Research Seminar Part V: Popular Demand

One student said he could not possibly go to another course next semester. Another went to the principal to make the case that this one semester elective should become a year-long course. All nine students said they wanted to continue in the course, if given the opportunity. I have to be honest; it has felt a bit overwhelming along with being highly satisfying professionally. Today I got the approval to continue the course. I almost feel more pressure than I did at the beginning of the year that this should succeed. I trust in my students, but I also recognize that senioritis runs rampant in the spring, and this course is made up entirely of seniors.

My principal asked me whether we would be doing something different or continuing with the same type of projects. I had to remind him that I couldn’t make this decision without the students. He smiled. I had to remind him that what makes this course different is that students in this class have designed it from the start with input from me, but very few restrictions. They decided to do in-depth individual projects for their first presentations. Then, they opted for shorter projects stemming from a common theme. Finally, we watched a video together, researched some case studies and shared information looking for what we could learn from those case studies. I honestly cannot say what they will want to do next.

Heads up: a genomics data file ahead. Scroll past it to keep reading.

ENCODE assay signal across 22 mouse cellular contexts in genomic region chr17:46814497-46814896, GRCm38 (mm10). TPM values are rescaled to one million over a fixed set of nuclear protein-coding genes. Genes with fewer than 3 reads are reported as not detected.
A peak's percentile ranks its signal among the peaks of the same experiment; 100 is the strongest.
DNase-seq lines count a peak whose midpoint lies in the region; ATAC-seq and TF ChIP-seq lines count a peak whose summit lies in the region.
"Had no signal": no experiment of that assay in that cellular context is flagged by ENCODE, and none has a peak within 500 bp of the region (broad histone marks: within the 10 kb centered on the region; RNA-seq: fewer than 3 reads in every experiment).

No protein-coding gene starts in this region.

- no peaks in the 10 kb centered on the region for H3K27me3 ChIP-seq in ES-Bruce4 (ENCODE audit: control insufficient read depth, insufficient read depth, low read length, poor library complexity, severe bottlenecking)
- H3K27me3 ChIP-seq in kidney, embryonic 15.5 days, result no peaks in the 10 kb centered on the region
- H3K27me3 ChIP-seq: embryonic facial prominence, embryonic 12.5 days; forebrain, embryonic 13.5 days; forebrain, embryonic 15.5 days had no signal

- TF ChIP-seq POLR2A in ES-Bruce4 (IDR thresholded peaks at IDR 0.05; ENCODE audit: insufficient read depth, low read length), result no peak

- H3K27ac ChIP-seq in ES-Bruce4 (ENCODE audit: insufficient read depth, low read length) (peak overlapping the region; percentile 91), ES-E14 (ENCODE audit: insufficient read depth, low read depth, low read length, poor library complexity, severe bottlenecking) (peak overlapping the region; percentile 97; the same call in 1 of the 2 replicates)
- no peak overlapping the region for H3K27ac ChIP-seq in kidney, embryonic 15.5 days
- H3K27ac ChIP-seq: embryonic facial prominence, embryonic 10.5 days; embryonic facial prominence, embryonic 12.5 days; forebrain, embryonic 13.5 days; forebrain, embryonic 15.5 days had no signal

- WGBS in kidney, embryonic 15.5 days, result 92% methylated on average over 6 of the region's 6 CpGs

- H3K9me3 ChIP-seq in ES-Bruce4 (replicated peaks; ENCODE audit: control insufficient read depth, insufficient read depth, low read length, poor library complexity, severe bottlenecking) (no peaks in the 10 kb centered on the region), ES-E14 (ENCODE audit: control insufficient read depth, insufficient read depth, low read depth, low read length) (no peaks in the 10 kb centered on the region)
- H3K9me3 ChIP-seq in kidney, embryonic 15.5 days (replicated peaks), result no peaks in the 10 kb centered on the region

Tomorrow is the last day of the semester. I get to tell them they can stay, which may be anti-climactic since I saw two of them after school today and they asked me about it. Since they know, I can only assume that others will by tomorrow morning. I will spend the class talking with each one about his or her work for the semester individually. I want them to tell me where they pushed themselves, what they are proud of, and what they wished they could do over. They are doing written reflections, but I think the conversation truly honors the relationship and the trust we have developed.

I had wondered what the others would be doing while I was having individual conversations. I guess they will be planning what comes next.

To make it interesting, I have another class, Modern Asia, scheduled in the same block. Look forward to my spring posts where I document my efforts to defy the laws of physics and teach two classes at the same time. Disclosure – my librarian is invested in helping me manage this.